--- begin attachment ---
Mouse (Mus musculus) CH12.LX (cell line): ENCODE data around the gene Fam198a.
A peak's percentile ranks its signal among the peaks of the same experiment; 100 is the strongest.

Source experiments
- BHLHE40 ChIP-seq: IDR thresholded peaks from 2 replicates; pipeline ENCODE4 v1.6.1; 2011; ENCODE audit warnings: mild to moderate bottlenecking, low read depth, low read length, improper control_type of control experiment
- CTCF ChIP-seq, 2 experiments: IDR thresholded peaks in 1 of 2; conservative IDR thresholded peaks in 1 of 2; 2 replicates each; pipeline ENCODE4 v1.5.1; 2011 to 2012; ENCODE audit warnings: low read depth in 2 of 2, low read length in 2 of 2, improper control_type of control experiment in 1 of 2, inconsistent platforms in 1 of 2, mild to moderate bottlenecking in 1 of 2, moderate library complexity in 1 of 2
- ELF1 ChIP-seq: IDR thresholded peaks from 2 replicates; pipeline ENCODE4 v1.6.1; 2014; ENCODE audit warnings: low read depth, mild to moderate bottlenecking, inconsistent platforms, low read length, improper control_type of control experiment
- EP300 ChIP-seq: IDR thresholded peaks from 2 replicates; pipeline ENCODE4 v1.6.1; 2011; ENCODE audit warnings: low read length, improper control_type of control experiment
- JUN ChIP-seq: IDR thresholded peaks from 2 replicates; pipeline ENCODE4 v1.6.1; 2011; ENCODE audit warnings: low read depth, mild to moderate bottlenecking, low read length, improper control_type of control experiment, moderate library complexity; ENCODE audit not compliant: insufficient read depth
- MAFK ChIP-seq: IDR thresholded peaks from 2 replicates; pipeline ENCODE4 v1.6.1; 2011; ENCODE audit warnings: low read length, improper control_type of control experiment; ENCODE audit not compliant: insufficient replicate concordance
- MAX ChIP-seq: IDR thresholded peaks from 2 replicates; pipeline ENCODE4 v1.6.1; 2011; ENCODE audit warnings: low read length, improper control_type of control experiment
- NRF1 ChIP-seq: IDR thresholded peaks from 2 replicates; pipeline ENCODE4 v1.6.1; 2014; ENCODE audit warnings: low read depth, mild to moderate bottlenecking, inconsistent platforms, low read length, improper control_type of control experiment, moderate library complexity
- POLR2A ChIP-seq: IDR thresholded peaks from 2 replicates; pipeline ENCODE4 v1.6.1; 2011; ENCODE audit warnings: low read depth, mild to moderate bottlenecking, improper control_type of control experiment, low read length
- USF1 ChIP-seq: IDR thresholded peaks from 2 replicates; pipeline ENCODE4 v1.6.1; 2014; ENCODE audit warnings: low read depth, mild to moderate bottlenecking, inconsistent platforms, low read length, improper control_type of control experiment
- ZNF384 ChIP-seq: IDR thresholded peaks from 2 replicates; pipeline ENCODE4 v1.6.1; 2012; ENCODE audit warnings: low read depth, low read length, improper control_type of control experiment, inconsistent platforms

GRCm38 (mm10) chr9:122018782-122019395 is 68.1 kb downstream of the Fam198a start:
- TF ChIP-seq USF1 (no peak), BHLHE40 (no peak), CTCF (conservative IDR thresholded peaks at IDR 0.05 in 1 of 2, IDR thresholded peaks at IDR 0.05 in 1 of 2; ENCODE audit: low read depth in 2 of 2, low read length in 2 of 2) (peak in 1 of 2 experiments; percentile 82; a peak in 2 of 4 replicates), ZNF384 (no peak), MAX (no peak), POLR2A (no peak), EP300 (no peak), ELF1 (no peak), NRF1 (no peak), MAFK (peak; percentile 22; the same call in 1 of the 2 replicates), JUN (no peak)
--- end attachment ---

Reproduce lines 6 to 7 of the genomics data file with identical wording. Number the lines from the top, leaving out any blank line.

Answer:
- ELF1 ChIP-seq: IDR thresholded peaks from 2 replicates; pipeline ENCODE4 v1.6.1; 2014; ENCODE audit warnings: low read depth, mild to moderate bottlenecking, inconsistent platforms, low read length, improper control_type of control experiment
- EP300 ChIP-seq: IDR thresholded peaks from 2 replicates; pipeline ENCODE4 v1.6.1; 2011; ENCODE audit warnings: low read length, improper control_type of control experiment